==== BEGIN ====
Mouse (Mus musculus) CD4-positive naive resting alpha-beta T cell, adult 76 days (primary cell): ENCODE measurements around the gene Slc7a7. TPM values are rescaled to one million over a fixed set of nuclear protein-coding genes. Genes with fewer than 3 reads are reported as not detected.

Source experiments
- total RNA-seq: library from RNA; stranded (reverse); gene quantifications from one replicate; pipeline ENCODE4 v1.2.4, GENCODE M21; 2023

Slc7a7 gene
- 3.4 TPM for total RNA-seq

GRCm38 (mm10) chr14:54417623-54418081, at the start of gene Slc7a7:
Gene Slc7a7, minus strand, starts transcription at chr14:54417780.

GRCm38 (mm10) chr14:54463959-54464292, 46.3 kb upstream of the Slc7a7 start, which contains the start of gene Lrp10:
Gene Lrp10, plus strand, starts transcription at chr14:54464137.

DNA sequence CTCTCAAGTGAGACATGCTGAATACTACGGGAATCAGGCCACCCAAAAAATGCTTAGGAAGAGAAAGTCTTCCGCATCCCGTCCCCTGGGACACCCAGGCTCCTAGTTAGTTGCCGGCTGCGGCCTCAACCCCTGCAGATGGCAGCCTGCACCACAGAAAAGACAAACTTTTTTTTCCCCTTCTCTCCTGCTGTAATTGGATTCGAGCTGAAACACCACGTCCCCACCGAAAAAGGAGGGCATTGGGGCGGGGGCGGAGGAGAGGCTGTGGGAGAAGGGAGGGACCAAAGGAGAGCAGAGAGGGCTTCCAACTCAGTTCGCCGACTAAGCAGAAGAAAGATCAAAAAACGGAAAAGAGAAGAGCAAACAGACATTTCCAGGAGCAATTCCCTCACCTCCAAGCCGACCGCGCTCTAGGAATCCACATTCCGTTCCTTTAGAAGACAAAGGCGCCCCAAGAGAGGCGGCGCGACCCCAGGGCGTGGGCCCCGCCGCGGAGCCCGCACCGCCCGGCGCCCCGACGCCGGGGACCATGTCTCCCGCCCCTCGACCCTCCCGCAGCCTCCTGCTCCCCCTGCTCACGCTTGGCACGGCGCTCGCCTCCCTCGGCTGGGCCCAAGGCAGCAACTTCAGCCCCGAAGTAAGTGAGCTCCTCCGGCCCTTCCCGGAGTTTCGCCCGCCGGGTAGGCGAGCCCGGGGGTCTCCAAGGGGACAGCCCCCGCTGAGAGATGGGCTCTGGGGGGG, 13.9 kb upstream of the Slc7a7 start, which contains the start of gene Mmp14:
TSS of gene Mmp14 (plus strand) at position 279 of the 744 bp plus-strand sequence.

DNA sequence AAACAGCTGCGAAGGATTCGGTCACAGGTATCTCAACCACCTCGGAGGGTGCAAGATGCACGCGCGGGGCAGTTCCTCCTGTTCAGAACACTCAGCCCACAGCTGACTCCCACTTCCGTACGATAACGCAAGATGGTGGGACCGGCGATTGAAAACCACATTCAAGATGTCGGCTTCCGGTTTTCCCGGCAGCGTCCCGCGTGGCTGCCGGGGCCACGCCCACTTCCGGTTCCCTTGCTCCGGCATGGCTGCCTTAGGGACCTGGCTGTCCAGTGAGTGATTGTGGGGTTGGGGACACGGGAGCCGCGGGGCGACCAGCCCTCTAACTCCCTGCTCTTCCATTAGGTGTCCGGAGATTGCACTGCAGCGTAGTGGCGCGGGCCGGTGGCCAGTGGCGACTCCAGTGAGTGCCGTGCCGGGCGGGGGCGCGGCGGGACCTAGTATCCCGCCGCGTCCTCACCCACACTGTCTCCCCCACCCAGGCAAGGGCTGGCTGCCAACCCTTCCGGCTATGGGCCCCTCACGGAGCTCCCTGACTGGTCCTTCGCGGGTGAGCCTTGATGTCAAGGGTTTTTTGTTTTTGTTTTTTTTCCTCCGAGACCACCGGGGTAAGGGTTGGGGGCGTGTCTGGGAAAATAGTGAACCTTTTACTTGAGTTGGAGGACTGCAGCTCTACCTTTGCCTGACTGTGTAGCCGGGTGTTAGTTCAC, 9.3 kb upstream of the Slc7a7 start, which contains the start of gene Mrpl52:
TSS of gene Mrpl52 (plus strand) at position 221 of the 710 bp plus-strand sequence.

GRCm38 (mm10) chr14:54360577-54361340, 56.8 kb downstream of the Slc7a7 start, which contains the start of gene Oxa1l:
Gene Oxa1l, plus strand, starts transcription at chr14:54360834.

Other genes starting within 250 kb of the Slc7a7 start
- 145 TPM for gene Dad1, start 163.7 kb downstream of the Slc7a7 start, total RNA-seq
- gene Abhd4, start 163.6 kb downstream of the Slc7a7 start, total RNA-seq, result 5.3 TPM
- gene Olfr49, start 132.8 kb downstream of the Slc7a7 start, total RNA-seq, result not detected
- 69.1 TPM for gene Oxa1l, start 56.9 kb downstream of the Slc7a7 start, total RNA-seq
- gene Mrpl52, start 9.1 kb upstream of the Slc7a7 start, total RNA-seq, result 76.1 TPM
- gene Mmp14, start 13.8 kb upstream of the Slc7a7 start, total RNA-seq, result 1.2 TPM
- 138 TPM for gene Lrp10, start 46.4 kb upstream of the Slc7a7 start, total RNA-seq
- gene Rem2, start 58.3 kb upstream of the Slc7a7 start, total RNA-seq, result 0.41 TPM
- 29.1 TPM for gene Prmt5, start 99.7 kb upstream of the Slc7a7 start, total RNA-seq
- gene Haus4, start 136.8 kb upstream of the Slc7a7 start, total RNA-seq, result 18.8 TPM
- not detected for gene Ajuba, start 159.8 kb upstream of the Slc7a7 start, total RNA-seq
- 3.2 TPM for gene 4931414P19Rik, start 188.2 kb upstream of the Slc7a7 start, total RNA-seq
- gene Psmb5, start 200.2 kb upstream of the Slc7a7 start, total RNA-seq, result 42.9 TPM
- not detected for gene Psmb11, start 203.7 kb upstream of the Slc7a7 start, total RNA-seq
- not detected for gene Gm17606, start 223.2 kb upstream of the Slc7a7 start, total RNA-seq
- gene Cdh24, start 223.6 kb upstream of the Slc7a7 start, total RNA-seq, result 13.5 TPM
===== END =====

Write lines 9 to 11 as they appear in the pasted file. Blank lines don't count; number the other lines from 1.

Gene Lrp10, plus strand, starts transcription at chr14:54464137.

DNA sequence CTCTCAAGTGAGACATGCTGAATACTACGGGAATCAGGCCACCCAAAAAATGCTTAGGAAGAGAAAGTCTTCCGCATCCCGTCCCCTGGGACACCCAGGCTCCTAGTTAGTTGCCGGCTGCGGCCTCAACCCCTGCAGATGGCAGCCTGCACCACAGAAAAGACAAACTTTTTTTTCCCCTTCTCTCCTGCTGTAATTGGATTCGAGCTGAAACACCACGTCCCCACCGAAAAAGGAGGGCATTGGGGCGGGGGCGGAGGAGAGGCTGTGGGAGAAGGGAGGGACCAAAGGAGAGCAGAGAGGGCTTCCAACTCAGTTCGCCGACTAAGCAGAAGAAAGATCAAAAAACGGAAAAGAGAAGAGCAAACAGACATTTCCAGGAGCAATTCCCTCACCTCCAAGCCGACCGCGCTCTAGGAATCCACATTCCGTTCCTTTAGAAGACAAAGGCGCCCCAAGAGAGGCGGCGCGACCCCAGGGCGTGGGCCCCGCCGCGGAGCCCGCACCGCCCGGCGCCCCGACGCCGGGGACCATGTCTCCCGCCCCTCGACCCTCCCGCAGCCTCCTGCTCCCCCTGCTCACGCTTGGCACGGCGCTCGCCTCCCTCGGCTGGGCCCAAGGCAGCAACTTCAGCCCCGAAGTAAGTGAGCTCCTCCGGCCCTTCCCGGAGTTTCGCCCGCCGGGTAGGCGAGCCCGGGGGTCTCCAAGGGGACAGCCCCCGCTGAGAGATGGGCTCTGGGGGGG, 13.9 kb upstream of the Slc7a7 start, which contains the start of gene Mmp14:
TSS of gene Mmp14 (plus strand) at position 279 of the 744 bp plus-strand sequence.